I don’t think concepts such as “indulgence” or “overkill” even exist in the same universe as Pan Sonic. The very idea of releasing a quadruple album in the age of the 80-minute compact disc seems mentally disturbed on the face of it. This is especially true in an age when some of rock and hip-hop’s best and brightest have trouble filling a disc past even the 40-minute mark without drowning the listener in filler. But Kesto is a different beast entirely from just about anything else in the entire spectrum of pop music. It is what it is, for better or for worse.
Pan Sonic’s taproot runs deep into the soil of early industrial music, with a heavy debt owed to such obvious giants as Throbbing Gristle, Einsturzende Neubauten and Suicide. But in the ten years or so since Pan Sonic’s (formerly Panasonic, until an inevitable cease-and-desist letter) foundation they’ve moved away from the straight electronic template of modern industrial/electronic music. They certainly make electronic music, but they don’t make it like you’ve ever heard before. They have their own homemade instruments, analog tone generators, and use more traditional digital samplers only sparingly. They record live to DAT tape with no overdubs, sequencing or postproduction at all.
Kesto was formed in the wake of an exhausting eight-week world tour which found the group circling the globe and playing exotic locals from Singapore to Tijuana. The tour came to an abrupt halt when Mika Vainio, one half of the group (along with Ilpo Vaisanen), fell ill as a result of the rigors and stress of constant travel. After a lengthy recuperation, the Finnish duo reconvened in their adopted homeland of Barcelona to set about recording the music that would eventually become Kesto.
The first disc, composed of tracks with names such as “Mutator” and “Mayhem” (in three parts, no less), is probably the most accessible of the four. Anyone who’s listened to Nine Inch Nails or early EN will find something to like here, as the group uses the buzzing of radio static and air raid sirens to create stark and percussive tracks, largely bereft of melody or modulation.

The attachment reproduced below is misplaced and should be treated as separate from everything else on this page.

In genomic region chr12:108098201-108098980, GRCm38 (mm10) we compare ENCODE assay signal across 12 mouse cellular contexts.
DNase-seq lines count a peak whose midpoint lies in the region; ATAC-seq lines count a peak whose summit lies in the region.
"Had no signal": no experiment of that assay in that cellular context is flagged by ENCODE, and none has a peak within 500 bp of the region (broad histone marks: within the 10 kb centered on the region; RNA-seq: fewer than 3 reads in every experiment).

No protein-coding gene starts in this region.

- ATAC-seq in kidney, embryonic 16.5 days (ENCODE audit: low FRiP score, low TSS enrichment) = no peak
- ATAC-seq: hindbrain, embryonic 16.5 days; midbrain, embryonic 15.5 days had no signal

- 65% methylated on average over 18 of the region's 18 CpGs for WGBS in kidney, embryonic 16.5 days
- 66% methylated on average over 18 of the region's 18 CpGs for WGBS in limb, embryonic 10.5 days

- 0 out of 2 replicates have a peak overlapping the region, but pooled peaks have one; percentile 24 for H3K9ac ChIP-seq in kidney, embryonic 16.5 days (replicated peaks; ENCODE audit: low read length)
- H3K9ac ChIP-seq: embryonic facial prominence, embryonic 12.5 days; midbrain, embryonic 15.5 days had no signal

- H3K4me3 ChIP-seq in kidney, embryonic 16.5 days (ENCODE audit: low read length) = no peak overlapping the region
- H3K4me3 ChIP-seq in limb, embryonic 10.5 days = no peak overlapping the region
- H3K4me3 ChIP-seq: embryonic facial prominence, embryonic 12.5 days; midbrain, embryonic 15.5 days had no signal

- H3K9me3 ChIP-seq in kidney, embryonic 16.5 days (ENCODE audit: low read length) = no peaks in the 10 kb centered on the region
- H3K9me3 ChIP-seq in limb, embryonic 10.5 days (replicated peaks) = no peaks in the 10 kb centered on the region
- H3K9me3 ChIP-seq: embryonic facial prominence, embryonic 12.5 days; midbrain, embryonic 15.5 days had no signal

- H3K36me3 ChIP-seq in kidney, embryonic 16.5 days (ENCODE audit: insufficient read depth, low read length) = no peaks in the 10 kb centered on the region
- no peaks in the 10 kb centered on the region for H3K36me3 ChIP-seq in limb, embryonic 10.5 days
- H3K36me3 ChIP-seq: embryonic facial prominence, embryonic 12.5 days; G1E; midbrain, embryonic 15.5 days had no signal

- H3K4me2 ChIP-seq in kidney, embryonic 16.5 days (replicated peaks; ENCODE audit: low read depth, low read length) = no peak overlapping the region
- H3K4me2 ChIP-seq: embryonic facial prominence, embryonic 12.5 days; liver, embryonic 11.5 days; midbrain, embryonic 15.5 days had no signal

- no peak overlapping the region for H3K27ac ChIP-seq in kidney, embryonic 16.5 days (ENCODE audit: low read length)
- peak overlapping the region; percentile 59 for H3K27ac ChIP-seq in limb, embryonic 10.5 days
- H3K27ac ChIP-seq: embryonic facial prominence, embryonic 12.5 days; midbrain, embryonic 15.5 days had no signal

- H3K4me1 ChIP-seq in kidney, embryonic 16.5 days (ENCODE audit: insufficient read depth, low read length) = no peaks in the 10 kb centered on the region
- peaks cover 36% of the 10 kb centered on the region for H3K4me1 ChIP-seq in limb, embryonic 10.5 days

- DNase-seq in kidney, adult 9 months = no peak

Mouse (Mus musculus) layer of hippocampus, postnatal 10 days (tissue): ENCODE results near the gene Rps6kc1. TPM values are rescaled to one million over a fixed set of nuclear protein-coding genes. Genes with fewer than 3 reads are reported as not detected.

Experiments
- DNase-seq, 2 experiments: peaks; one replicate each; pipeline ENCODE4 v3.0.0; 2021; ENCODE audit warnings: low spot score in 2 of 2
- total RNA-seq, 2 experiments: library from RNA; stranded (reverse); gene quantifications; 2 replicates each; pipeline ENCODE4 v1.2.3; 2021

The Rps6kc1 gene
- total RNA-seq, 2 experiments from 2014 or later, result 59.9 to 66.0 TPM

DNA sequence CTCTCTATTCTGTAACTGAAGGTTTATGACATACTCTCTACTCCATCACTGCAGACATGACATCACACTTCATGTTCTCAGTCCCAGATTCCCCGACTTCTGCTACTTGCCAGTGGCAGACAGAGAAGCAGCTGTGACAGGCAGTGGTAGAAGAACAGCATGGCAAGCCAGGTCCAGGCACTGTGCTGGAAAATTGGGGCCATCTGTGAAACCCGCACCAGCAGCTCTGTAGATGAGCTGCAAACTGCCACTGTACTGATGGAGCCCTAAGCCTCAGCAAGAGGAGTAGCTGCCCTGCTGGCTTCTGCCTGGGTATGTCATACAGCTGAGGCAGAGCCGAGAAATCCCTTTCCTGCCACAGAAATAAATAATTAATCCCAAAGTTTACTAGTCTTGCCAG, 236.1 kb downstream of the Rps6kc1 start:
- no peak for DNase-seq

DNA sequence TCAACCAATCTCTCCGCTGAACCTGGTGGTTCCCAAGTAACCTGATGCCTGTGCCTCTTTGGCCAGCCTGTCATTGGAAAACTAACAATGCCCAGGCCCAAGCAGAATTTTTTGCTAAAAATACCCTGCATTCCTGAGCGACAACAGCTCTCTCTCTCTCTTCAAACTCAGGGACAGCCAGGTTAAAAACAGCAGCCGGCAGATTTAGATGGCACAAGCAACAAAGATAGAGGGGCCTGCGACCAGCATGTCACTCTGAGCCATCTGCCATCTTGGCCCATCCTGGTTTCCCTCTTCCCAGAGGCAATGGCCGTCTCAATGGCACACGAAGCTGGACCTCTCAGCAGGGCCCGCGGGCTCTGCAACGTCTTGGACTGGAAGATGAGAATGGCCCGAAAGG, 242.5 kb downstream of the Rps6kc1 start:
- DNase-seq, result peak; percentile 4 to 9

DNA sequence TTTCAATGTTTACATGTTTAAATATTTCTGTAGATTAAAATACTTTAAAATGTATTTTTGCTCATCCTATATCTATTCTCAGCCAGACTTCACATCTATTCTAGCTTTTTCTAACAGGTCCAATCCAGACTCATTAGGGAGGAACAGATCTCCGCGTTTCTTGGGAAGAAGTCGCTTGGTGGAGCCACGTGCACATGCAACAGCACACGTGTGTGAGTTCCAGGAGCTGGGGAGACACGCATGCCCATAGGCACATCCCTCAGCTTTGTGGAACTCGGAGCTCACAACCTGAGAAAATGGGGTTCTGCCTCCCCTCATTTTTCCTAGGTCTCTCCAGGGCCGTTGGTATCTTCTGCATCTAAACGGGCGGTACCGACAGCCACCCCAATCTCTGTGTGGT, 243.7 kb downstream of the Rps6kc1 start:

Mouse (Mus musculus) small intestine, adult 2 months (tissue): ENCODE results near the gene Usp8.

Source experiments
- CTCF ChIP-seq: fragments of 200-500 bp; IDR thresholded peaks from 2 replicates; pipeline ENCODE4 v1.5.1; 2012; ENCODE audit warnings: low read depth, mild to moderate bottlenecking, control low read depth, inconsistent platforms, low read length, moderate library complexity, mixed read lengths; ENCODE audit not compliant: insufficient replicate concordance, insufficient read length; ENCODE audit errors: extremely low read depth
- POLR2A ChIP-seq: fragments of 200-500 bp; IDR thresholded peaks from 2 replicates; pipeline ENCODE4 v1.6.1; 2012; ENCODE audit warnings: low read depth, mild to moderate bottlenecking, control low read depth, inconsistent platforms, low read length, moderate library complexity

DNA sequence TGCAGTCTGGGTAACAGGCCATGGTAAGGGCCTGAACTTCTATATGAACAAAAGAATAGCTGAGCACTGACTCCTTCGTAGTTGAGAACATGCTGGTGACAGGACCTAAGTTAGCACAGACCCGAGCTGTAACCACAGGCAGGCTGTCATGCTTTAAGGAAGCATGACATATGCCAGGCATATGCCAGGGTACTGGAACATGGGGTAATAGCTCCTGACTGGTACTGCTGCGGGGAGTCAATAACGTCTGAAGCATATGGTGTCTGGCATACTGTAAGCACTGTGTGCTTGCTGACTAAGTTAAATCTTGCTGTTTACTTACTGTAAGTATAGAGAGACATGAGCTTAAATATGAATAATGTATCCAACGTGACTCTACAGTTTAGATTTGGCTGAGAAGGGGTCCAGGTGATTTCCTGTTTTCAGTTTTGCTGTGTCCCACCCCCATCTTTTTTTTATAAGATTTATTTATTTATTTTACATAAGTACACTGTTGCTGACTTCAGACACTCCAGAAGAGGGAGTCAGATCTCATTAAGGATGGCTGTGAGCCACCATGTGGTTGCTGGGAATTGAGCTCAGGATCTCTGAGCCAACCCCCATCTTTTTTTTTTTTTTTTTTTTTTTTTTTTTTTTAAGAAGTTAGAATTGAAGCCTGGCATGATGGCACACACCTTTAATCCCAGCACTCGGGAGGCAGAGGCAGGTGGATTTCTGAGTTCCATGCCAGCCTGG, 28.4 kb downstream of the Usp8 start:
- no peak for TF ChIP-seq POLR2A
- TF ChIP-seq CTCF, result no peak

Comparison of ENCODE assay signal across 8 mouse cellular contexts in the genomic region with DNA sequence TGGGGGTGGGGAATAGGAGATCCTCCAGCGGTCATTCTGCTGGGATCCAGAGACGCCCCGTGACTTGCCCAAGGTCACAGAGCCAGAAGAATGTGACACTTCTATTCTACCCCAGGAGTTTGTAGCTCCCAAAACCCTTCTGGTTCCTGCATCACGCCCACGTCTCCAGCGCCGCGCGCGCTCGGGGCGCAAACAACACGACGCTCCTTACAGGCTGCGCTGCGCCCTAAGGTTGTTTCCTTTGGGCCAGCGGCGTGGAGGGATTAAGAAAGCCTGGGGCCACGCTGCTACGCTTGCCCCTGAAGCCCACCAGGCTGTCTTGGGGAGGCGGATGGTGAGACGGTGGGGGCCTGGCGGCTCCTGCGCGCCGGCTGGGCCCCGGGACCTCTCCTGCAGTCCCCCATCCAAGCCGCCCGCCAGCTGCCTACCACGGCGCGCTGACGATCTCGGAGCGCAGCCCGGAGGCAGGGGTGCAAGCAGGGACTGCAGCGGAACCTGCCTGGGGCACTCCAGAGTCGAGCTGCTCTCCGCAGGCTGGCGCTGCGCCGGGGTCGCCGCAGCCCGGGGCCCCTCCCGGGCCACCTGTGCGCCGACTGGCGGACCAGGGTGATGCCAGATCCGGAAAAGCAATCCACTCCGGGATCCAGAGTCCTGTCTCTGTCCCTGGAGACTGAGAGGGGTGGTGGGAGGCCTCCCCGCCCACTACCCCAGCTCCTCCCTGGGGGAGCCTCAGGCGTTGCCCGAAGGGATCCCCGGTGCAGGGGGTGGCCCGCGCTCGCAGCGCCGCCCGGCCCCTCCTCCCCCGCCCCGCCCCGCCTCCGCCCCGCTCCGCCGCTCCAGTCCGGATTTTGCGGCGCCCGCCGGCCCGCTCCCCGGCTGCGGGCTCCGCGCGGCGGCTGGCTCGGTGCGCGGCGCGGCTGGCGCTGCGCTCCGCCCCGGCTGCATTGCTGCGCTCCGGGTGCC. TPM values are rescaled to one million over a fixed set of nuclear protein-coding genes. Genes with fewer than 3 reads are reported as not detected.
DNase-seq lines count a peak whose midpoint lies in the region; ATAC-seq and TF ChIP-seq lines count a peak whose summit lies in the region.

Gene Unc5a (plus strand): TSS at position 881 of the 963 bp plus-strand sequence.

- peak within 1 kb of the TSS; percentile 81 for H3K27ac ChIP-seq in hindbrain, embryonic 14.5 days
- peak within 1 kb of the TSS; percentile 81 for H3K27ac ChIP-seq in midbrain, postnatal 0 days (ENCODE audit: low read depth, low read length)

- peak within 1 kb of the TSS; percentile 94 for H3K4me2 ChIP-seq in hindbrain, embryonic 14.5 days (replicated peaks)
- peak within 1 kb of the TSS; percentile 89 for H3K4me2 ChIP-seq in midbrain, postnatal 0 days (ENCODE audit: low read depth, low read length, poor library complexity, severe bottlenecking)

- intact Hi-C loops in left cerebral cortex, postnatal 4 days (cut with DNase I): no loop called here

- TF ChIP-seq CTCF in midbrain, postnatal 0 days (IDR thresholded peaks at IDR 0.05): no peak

Even if they have strayed far from the sonic roots of the early industrial, they still hew close to the ideas that spawned the genre. Music is something that should be taken very seriously. Music should inspire the listener to think. Music should not comfort or placate. Certainly, a track such as “Mutator” reinforces this conception perfectly. It has a beat, but it’s maddeningly off beat, a 4/4 with all the beats accentuated in just such a way as to make the song entirely unsettling. The fact that this is happening at the same time that dentists’ drills and droning airplanes rise and fade across the horizon only adds to the discomforting effect. (This is also, it should be noted, probably their best chance for a pop single off the album.)
The album starts at the peak, and proceeds to roll downhill over the course of the next three discs. The comparatively familiar beats and pulses give way to slow rises and fades, as the same sounds which opened the album with distress slowly recede, leaving sparse deserts of silence in their wake. By the third disc, the velvet silence has almost entirely enveloped the angry bursts of industrial noise. Tracks like “Sewageworld” and “Corridor” are merely echoes of previous songs—short bursts of white noise echoing through empty hallways. Ironically, the silence is far more stultifying and claustrophobic than the grinding noise that began the project. By the end of the third album, the great white sound from the beginning of the first disc has devolved into the tiniest of notes: small crystalline tones bouncing off each other in the darkness.